IMF says Estonia should take decisive steps to restore its competitiveness

IMF says Estonia should take decisive steps to restore its competitiveness
The Estonian economy has been shrinking for the past two years. / bne IntelliNews
By Linas Jegelevicius in Vilnius April 17, 2024

The Estonian economy, which has been shrinking for the past two years, will start growing again gradually from 2025 but this needs to be helped along by decisive government action, according to the International Monetary Fund (IMF), BNS, a Baltic newswire, and, the website of national Estonian broadcaster ERR, reported on April 16. 

The IMF issued its report at the end of an official visit by a delegation, which lasted nearly two weeks.

The Estonian economy has been in a prolonged recession, the IMF noted, and despite expectations of recovery in the second half of last year, there has been an extended contraction, along with stalling productivity and weak external performance.

The slow start in the year is set to hold back average 2024 growth to a slight contraction of  -0.5%, but the recovery should gain further momentum in 2025, the IMF reported.

Measures to boost competitiveness and counter structural headwinds are a priority, the IMF said.

While unemployment is rising in manufacturing and construction, skill shortages have constrained growth in information and communication technology and vacancies are reported in defence, healthcare, and education, the IMF added.

The IMF noted that recent shocks have triggered supply-side disruptions and a large rise in inflation. Inflation has now eased, but price and cost levels have shifted up compared to the euro area average, hurting competitiveness, while low and falling productivity growth could take a further toll on external performance and weigh adversely on Estonia's longer-term growth prospects, the IMF noted.

The IMF also finds that the scope for lifting immigration quotas should be assessed, while ensuring that minimum sectoral salaries properly reflect skills and qualifications.

Following this year's neutral fiscal stance, the IMF argues for a return to fiscal consolidation, which would rebuild policy space as the economy exits recession, alongside decisive structural measures to lift productivity and financial policies to preserve bank capital buffers.

Ultimately, Estonia is facing difficult fiscal policy decisions. The budget deficit is projected to reach 3.5% of GDP this year, with risks of a greater potential revenue shortfall.

The government is debating how to lower the deficit and appears to be focussing on spending cuts, while economists have called for tax changes and measures to boost growth.

Minister of Finance Mart Vorklaev told AK cuts would be: "Simply put, 1% of GDP on health care, 1% on social support, and then 1% on defence; in addition, we have interest expenses of 1% of GDP."

Talking to the ETV news show Aktuaalne kaamera (AK), Vincenzo Guzzo, who headed up the IMF delegation, said: "As the economy regains ground, we are back to economic expansion this year, then I think it will be important to build fiscal consolidation."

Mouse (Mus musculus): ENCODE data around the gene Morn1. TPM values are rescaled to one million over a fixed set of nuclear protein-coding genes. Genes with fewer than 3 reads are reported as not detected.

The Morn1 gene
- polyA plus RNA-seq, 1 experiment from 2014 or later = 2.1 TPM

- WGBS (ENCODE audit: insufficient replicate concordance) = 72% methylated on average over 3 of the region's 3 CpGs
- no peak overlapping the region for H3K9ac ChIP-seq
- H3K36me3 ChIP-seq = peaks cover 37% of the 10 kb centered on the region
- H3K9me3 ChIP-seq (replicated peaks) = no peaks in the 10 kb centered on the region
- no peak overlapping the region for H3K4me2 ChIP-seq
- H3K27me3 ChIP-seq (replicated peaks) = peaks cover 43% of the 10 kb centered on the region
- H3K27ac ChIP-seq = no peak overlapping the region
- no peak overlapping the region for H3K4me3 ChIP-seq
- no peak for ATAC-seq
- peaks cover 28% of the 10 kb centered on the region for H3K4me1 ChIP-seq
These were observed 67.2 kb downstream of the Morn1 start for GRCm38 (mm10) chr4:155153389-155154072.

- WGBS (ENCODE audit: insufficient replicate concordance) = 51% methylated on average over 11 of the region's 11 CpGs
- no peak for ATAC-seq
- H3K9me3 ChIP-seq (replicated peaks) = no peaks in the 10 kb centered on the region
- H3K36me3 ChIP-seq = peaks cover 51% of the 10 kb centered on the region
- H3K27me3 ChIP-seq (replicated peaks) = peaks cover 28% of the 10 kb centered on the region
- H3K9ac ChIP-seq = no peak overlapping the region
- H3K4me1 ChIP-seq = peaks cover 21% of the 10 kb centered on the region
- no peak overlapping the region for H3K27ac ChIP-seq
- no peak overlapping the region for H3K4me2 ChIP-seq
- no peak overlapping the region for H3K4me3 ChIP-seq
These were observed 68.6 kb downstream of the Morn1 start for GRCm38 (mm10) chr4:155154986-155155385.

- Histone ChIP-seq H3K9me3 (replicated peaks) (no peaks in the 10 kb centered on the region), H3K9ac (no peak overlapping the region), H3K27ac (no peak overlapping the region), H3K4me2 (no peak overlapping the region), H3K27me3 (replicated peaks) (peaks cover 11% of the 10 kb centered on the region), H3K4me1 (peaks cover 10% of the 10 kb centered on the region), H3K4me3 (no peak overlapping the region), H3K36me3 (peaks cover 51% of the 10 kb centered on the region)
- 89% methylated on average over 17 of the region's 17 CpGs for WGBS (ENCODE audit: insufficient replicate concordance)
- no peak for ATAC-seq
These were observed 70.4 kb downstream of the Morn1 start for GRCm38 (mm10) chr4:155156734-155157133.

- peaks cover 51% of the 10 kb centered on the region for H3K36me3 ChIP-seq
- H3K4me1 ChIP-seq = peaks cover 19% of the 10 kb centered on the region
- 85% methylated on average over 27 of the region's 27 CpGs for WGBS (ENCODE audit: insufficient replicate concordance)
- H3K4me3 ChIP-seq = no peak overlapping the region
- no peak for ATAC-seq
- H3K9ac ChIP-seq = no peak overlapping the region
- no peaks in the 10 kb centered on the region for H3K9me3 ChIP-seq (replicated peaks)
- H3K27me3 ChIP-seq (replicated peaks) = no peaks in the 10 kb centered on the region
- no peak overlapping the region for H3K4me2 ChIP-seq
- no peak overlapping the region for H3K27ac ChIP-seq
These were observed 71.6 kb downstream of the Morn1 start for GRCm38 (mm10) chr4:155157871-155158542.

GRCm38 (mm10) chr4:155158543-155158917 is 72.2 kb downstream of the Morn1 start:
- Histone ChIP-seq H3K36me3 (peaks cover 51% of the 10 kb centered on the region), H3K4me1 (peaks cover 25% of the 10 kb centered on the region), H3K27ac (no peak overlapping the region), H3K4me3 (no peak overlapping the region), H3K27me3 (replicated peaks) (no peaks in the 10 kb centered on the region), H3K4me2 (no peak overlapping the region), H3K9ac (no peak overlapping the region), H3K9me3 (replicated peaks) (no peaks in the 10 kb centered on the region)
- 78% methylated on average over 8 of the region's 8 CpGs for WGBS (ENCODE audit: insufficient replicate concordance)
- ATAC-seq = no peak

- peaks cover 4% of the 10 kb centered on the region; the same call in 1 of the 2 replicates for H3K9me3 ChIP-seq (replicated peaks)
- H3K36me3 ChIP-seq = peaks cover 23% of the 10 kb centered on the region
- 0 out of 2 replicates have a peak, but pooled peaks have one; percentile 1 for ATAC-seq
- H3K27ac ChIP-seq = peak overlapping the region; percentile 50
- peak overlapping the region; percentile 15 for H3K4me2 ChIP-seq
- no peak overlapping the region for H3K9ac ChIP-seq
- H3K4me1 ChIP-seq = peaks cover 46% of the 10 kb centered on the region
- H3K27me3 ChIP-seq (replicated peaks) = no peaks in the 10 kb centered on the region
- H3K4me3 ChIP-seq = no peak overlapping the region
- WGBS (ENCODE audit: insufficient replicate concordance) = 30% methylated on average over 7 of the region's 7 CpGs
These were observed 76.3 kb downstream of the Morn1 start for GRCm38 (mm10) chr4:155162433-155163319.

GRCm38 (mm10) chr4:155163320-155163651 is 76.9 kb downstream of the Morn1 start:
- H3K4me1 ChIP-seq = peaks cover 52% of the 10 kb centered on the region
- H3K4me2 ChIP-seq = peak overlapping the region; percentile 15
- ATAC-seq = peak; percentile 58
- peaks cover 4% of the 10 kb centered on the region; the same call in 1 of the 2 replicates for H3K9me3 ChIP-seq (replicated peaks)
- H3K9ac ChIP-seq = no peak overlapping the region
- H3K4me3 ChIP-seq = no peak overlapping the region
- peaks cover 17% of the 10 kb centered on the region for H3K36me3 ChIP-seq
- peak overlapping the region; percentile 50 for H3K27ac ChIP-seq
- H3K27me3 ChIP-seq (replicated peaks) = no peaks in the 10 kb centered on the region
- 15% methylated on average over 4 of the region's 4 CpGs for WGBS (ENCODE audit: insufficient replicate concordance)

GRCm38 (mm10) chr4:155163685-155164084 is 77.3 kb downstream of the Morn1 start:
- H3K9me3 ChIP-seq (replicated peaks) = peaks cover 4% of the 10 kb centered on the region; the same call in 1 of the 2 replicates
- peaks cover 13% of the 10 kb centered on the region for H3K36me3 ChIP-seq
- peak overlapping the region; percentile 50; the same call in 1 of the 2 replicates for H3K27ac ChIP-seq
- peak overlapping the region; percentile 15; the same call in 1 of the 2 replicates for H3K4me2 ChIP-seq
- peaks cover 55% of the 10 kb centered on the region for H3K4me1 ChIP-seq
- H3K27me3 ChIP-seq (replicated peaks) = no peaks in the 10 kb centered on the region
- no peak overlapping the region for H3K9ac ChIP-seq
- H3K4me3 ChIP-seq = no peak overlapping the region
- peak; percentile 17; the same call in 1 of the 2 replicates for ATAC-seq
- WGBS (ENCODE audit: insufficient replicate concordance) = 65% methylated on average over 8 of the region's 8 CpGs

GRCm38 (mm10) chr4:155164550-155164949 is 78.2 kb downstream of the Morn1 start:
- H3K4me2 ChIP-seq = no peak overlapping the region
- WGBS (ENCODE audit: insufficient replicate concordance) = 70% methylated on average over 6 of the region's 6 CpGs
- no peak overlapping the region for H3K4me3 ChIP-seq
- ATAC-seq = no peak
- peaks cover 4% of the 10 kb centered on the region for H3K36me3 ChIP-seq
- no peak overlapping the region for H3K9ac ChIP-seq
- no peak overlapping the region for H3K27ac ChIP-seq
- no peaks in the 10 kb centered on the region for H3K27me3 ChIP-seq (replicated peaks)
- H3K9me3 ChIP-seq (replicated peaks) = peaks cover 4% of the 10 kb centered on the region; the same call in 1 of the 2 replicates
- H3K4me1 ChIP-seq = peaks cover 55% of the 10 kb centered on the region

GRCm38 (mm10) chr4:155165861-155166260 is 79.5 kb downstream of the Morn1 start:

Guzzo said that fiscal expansion would not help to gain external competitiveness, and the country needs buffers that are important when dealing with expanding needs in the future. 

"So for all these reasons I think it is very important that there is I guess collectively a sense of responsibility about the importance of tackling both spending and the revenue side," he added.

The IMF recommended in its report that the Estonian government identify revenue measures worth 1% of GDP already planned in the budget strategy, that it accelerate the implementation of updated land taxable values and lift the exemption on primary residence plot  and consider introducing a property tax. 

The IMF was also in favour of the much-debated car tax as a means of raising revenue. The organisation recommends the Estonia authorities "promptly adopt" the planned car tax, which it notes is both a registration and road tax, with the dual objective of raising tax revenue and supporting a more ambitious green transition.

The IMF said the combined effect of a higher personal income tax rate and a basic allowance for all taxpayers is set to lower revenue and reduce the overall progress of the tax system from 2025. Estonia should assess whether the structure of the tax system meets the intended degree of progressiveness, as a result, the IMF added.

The IMF pointed to the domestic debate on the tax environment and whether a move towards a social welfare model with a broader provision of public services and a stronger social safety net will take place.

Commenting on the IMF report, Bank of Estonia (Eesti Pank) Governor Madis Muller said it had "rightly drawn attention to the issues with the Estonian economy which need to be addressed".

Muller also agreed with the IMF's call for decisiveness from the Estonian government.

"For example, when introducing the car tax, which the IMF also says is something that should definitely be taken forward, the budgetary situation remains complicated enough," he said.

"For instance, these hitherto unspecified, so-called defence-related tax increases, which are discussed in the state budget strategy, but which have not actually been elaborated on should still be moved forward, and some kind of decisions should be made on this," the central bank's governor went on.